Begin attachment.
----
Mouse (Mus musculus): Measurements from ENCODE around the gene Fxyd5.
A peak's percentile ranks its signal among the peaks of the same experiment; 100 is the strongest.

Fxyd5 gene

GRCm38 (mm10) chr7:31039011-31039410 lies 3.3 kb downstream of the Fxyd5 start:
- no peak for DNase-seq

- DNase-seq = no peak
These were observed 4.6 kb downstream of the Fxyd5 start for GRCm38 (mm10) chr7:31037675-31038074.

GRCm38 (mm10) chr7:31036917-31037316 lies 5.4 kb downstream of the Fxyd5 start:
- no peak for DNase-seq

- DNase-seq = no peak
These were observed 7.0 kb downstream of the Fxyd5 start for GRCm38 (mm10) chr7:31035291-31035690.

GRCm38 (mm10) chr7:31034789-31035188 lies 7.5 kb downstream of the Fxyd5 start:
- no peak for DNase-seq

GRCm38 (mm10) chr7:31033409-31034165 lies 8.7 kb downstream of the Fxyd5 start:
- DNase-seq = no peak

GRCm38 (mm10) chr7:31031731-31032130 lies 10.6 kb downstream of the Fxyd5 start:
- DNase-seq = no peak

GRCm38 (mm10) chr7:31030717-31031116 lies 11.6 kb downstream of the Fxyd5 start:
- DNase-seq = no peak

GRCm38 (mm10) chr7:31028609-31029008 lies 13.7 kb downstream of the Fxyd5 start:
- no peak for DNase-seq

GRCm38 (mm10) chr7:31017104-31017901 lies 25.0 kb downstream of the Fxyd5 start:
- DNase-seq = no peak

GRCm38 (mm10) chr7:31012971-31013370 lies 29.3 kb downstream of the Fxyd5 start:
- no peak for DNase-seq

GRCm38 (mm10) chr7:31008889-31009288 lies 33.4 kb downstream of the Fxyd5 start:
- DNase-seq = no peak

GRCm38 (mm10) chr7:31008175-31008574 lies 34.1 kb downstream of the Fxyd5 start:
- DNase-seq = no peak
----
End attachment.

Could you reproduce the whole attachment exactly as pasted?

Mouse (Mus musculus): Measurements from ENCODE around the gene Fxyd5.
A peak's percentile ranks its signal among the peaks of the same experiment; 100 is the strongest.

Fxyd5 gene

GRCm38 (mm10) chr7:31039011-31039410 lies 3.3 kb downstream of the Fxyd5 start:
- no peak for DNase-seq

- DNase-seq = no peak
These were observed 4.6 kb downstream of the Fxyd5 start for GRCm38 (mm10) chr7:31037675-31038074.

GRCm38 (mm10) chr7:31036917-31037316 lies 5.4 kb downstream of the Fxyd5 start:
- no peak for DNase-seq

- DNase-seq = no peak
These were observed 7.0 kb downstream of the Fxyd5 start for GRCm38 (mm10) chr7:31035291-31035690.

GRCm38 (mm10) chr7:31034789-31035188 lies 7.5 kb downstream of the Fxyd5 start:
- no peak for DNase-seq

GRCm38 (mm10) chr7:31033409-31034165 lies 8.7 kb downstream of the Fxyd5 start:
- DNase-seq = no peak

GRCm38 (mm10) chr7:31031731-31032130 lies 10.6 kb downstream of the Fxyd5 start:
- DNase-seq = no peak

GRCm38 (mm10) chr7:31030717-31031116 lies 11.6 kb downstream of the Fxyd5 start:
- DNase-seq = no peak

GRCm38 (mm10) chr7:31028609-31029008 lies 13.7 kb downstream of the Fxyd5 start:
- no peak for DNase-seq

GRCm38 (mm10) chr7:31017104-31017901 lies 25.0 kb downstream of the Fxyd5 start:
- DNase-seq = no peak

GRCm38 (mm10) chr7:31012971-31013370 lies 29.3 kb downstream of the Fxyd5 start:
- no peak for DNase-seq

GRCm38 (mm10) chr7:31008889-31009288 lies 33.4 kb downstream of the Fxyd5 start:
- DNase-seq = no peak

GRCm38 (mm10) chr7:31008175-31008574 lies 34.1 kb downstream of the Fxyd5 start:
- DNase-seq = no peak